He said wealth held by high net-worth individuals in India has grown at a compound annual growth rate of 22% over the past three to four years, and currently amounts to uS$260bn.
Although asset management for wealthy individuals in India has been available in various forms for a number of years, the private banking industry as it is know in Europe and US, offering customised and structured investment products, started in earnest a few years ago.
Industry watchers estimate the number of players in India at less than 10, but several banks are seen starting operations in the near future, including HSBC and UBS.
Existing foreign private banking players include ABN Amro and Deutsche Bank as well as local groups such as HDFC Bank and Kotak Mahindra Finance.
"India is poised to increase the number of providers, clients, and assets under management in coming years," said Mr Kunnambath.
SG Private Banking estimated that it would have some 1,000 clients in India by the middle of next year, and a "few billion dollars" in assets under management in the country in three to five years.
The firm has had its business in the Asia region expand at an average rate of 35% each year since 1997 when it began operations in the region, where it now has US$10bn under management.
Private banks in India target individuals with investable assets of about US$1m, numbered at roughly 70,000 and rising rapidly at 15% each year.
Since launching private banking operations in India in 2002, ABN Amro has had its assets under management grow to more than US$600m from a base of zero. It now claims 600 "customer relationships," defined as either individuals or families.
Sutapa Banerjee, head of private banking at ABN Amro, said competition will accelerate in coming years with the ramping up of private banking operations in India by Citibank, Standard Chartered and HSBC because they have established a strong brand presence in India.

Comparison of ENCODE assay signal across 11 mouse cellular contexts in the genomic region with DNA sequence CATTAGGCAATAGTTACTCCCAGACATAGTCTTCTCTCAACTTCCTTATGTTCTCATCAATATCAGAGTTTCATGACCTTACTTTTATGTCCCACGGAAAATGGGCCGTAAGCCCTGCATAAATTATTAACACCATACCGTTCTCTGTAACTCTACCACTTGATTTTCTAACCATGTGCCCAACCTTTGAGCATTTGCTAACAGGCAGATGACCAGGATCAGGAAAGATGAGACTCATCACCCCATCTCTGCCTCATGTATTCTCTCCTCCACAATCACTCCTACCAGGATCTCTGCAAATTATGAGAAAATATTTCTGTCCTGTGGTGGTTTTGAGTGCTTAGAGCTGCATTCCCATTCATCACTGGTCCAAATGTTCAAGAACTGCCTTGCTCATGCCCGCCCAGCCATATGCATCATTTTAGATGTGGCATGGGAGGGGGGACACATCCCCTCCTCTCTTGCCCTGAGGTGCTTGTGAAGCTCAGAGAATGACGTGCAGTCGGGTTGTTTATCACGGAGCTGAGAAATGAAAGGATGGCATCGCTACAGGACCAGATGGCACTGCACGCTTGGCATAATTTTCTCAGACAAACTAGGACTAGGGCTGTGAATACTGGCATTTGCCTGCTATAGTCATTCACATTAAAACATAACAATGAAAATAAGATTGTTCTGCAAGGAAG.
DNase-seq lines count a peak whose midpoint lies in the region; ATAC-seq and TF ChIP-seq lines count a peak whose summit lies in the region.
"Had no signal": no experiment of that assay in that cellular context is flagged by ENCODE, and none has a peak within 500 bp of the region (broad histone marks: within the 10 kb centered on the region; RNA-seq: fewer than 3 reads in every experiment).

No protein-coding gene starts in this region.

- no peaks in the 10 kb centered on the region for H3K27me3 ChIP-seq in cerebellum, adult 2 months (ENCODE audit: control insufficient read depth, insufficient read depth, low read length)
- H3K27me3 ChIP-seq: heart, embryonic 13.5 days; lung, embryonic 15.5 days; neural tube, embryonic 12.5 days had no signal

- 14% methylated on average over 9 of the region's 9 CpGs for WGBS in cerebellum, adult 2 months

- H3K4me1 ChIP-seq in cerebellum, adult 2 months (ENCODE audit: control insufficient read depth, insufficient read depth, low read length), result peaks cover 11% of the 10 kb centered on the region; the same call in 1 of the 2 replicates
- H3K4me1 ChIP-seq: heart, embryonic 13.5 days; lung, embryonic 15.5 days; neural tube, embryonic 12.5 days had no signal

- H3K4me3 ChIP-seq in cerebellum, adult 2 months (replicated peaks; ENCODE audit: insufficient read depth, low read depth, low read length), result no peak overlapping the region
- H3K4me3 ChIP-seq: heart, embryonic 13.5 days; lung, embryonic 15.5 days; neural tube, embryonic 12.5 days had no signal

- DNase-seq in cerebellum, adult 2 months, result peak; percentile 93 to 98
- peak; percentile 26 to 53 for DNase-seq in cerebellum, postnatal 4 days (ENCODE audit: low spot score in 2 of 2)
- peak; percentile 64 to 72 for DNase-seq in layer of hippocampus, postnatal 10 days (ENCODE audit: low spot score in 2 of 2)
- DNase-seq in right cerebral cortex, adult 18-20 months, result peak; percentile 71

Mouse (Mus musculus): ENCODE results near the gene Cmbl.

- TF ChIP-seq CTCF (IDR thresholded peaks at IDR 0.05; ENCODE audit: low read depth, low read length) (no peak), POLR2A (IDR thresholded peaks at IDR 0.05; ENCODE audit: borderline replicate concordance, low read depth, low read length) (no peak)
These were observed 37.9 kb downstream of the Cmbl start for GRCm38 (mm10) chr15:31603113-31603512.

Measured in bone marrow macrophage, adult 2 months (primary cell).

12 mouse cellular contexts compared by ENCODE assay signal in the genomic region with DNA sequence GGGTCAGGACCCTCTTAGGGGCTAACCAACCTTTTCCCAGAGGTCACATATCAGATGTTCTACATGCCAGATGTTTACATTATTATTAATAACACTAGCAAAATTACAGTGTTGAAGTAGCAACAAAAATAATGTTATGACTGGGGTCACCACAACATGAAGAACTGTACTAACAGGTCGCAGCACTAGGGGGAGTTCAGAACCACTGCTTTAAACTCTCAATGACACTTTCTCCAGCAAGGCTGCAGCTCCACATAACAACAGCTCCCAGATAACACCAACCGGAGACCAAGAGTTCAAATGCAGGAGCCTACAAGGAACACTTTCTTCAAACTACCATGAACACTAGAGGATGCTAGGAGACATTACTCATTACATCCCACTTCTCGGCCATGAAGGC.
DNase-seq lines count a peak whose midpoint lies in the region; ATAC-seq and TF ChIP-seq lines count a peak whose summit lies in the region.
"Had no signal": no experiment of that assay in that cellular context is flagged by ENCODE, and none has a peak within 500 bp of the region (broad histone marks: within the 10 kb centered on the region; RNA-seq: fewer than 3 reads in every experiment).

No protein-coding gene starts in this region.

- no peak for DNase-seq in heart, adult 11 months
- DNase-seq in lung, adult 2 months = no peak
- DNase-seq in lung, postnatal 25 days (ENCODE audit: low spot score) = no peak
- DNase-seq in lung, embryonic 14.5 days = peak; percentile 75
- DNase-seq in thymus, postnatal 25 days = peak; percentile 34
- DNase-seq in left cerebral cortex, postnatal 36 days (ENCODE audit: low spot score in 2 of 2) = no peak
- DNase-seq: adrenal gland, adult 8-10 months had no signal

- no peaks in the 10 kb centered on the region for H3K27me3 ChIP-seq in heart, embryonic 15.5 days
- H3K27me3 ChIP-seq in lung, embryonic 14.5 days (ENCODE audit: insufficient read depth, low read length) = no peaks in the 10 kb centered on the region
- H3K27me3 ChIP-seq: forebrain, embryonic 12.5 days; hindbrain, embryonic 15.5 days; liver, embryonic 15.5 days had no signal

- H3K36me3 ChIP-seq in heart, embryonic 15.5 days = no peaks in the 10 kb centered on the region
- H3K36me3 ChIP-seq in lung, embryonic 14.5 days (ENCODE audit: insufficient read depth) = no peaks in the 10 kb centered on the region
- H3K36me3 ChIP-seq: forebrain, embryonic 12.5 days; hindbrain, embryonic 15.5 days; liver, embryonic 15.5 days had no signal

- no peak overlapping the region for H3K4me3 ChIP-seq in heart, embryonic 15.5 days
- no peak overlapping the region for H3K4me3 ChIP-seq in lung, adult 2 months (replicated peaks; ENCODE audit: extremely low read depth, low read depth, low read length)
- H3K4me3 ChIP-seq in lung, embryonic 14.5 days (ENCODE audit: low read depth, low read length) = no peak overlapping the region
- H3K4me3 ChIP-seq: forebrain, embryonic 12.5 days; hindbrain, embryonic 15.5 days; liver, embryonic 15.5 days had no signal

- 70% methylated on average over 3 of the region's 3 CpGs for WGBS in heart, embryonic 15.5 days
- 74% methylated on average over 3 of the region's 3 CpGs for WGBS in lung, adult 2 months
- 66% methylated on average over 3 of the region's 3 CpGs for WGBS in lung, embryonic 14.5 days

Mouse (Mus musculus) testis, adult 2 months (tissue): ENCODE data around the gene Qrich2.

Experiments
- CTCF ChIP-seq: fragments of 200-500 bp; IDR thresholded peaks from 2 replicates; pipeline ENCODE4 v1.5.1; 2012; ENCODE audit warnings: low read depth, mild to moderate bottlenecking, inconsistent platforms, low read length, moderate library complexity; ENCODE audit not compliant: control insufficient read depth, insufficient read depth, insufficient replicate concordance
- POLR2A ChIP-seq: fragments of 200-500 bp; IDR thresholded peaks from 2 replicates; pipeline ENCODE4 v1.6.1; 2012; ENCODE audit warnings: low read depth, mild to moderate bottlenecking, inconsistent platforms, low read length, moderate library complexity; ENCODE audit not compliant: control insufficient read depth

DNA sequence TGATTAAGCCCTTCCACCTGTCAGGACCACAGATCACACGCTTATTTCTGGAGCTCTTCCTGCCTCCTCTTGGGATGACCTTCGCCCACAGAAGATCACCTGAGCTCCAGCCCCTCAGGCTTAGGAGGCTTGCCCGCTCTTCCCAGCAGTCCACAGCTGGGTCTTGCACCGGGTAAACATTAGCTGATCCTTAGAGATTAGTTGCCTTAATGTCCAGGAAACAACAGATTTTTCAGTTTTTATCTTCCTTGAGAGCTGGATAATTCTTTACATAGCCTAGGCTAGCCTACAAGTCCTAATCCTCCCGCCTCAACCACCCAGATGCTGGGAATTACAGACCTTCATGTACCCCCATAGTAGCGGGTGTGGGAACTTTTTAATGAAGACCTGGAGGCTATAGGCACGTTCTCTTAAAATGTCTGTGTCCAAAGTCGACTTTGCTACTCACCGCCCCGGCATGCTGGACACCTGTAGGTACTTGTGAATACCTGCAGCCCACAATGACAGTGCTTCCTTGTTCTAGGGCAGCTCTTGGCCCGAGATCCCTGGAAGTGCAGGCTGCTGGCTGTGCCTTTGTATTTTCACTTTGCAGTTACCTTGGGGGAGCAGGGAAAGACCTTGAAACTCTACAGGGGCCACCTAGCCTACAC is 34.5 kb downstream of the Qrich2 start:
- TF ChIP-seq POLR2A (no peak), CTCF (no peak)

"When these all seriously launch, they will be formidable competition," she said.



Fujitsu to introduce palm vein authentication system in India 

Japanase IT giant Fujitsu is planning to soon introduce in India a Palm vein authentication System that could read a palm of an individual without the hand being kept on a machine.
''We will try to bring it to India within the next 90 days,'' Fujitsu Asia Regional Group Senior Vice President, Choi Chee Kong, said on the 19th of December, reported.
The system, which had been successfully marketed in Japan, has now been introduced in Singapore and soon to be launched in Thailand and Indonesia. 
''We plan to bring it to India with the demonstration sets available within the next 90 days'' he said, adding that Fujitsu was targeting Governments and other high security areas such as Defence Department to provide the system.
The system is non-touch based and has evoked good response in view of the fear of the spread of communicable diseases such as SARS, he said. The delay in launching the system in other countries was mainly due the constraint in production to meet huge markets, he added. 



India's Reliance and China telecom sign direct call deal

Leading Indian mobile operator, reliance Infocomm, and china Telecom, the country's main fixed-line carrier, have signed a deal to provide the first direct telecoms connection between the two Asian country's, the Financial Times reported on December 13th.
Telephone calls between China and India, which have been contentious neighbours in the past, are currently routed through the US and Europe.
Reliance Infocomm, by some estimates India's largest wireless carrier with 15.5m subscribers, will now route calls through the under-sea cable lines operated by Flag Telecom, a UK-based wholly owned unit it purchased in 2003.
A connection between Flag and China Telecom's domestic infrastructure has been established in Hong Kong. Direct connectivity will bring down high phone tariffs between the two countries, which have seen increased business links in recent years as both economies enjoy growth of 8 to 9 per cent.
A local newspaper said calls from India to China would fall by about 55 per cent to Rs8 (US$0.17) per minute.
"India and China are fostering trade in a very big way," a spokeswoman from Reliance Infocomm said. "Communications needs have grown over the last few years,"
India's total trade with China grew by 46 per cent in the 2003-2004 fiscal year and 40 per cent the previous year, according to figures from the India's Department of Commerce.
At some 67m subscribers, India is home to the world's fastest-growing mobile phone market. Revenues are growing 35 per cent each year over the next few years, and the number of subscribers is seen growing to 300m by 2009.
Reliance Infocomm is an unlisted company owned by Anil Ambani that operates mostly on the CDMA network. China Telecom is a large state-owned enterprise.